A local business group announced plans to help boost the endowment of Chester's only Catholic school by $5 million over the next 15 months.
Michael O'Neill, chairman of Business Leadership Organized for Catholic Schools, said yesterday that his group would help the school raise the funds.
The proposal to help Drexel Neumann Academy came as O'Neill was set to join representatives of the Archdiocese of Philadelphia at a White House summit today to discuss the saving of faith-based schools in inner cities.
The plan to help Drexel Neumann came from Daniel J. Hilferty, president and chief executive of AmeriHealth Mercy, Mercy Health System, and H. Edward Hanway, chief executive of Cigna Corp., who recently joined the BLOCS board.
With a strong board and a detailed business plan, Drexel Neumann is a successful model for the approach that BLOCS is seeking to introduce at 20 to 25 other inner-city parish schools to ensure their survival, O'Neill said.
By working together, both Drexel Neumann and BLOCS will be able to raise even more funds for Catholic education, he added.
BLOCS' efforts to secure grants with matching funds could also provide additional resources for the school.
In the spring of 2006, the Chester Catholic school, which was known then as St. Katharine Drexel School, was struggling to remain open. But Cardinal Justin Rigali announced not only that the school would remain open for the 2006-07 academic year but also that the archdiocese would work with others to provide long-term financial support.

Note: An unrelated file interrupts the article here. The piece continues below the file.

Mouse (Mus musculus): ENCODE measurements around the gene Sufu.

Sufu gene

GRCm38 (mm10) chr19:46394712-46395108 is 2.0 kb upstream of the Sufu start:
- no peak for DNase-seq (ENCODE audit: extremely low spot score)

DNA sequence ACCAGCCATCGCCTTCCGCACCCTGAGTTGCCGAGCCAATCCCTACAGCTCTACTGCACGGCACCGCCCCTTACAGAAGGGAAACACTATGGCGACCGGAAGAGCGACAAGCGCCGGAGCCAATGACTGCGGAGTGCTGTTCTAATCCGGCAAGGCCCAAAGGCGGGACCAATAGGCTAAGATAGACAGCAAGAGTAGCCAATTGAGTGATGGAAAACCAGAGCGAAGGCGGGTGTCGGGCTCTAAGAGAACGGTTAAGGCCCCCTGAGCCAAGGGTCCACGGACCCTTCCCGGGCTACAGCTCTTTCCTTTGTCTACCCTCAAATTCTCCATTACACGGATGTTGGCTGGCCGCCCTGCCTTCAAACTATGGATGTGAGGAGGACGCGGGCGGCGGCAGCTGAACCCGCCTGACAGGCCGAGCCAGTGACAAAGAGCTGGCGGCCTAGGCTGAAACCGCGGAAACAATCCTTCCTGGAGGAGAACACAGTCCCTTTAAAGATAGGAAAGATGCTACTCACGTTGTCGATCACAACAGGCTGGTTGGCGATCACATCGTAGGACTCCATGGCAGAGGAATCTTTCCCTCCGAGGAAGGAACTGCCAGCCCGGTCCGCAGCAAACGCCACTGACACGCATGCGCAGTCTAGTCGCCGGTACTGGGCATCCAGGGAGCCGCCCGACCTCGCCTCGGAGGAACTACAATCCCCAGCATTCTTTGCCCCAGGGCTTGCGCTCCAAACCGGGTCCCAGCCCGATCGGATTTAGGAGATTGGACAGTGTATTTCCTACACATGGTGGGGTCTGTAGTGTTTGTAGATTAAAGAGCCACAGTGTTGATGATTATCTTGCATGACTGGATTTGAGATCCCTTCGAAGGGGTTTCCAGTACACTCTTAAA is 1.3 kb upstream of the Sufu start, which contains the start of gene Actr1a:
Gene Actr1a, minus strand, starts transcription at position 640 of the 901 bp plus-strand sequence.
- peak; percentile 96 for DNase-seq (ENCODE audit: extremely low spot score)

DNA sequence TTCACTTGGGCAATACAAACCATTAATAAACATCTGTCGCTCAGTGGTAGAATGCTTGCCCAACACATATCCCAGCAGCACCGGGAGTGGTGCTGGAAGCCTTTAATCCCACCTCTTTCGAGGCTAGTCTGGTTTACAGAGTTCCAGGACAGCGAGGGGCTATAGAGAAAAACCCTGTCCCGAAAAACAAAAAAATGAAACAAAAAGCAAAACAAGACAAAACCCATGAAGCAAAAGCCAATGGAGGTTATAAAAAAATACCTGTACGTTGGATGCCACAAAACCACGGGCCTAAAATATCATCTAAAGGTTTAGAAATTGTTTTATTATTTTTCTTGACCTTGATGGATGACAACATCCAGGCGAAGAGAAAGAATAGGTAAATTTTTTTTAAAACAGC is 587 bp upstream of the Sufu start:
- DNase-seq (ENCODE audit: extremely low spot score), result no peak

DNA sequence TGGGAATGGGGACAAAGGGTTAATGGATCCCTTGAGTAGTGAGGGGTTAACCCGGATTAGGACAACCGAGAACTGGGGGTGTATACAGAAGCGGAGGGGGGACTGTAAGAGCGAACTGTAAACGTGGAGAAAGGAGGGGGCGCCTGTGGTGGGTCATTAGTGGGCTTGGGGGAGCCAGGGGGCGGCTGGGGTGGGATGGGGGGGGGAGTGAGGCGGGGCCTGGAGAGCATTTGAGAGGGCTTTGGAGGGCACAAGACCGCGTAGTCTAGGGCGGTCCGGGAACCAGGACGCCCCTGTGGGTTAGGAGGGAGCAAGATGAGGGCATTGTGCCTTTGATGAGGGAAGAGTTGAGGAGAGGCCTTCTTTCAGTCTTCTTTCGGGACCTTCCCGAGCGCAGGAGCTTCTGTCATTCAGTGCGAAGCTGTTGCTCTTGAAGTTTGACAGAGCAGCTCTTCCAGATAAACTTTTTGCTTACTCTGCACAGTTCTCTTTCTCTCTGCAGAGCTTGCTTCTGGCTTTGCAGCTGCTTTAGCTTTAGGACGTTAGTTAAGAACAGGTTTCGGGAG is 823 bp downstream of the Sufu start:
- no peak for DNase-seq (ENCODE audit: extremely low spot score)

In moving to keep to keep the school open, Rigali pointed out it was the only remaining Catholic school in Chester.
Now known as Drexel Neumann Academy, the school became an independent Catholic school for students from prekindergarten through eighth grade.
The school is sponsored by Neumann College; Sisters of St. Francis of Philadelphia, a religious community; the St. Katharine Drexel Parish; and the archdiocese.
Also attending the White House Summit on Inner City Children and Faith-Based Schools are Bishop Joseph P. McFadden, who oversees education in the five-county archdiocese, and Richard McCarron, secretary for Catholic education.
The event is expected to draw 250 participants from across the country, according to the National Catholic Educational Association in Washington.
During his State of the Union address in January, President Bush announced he would hold the summit to consider ways to make sure that inner-city children continue to have access to successful, faith-based schools. Between 1996 to 2004, nearly 1,400 such schools closed for financial reasons.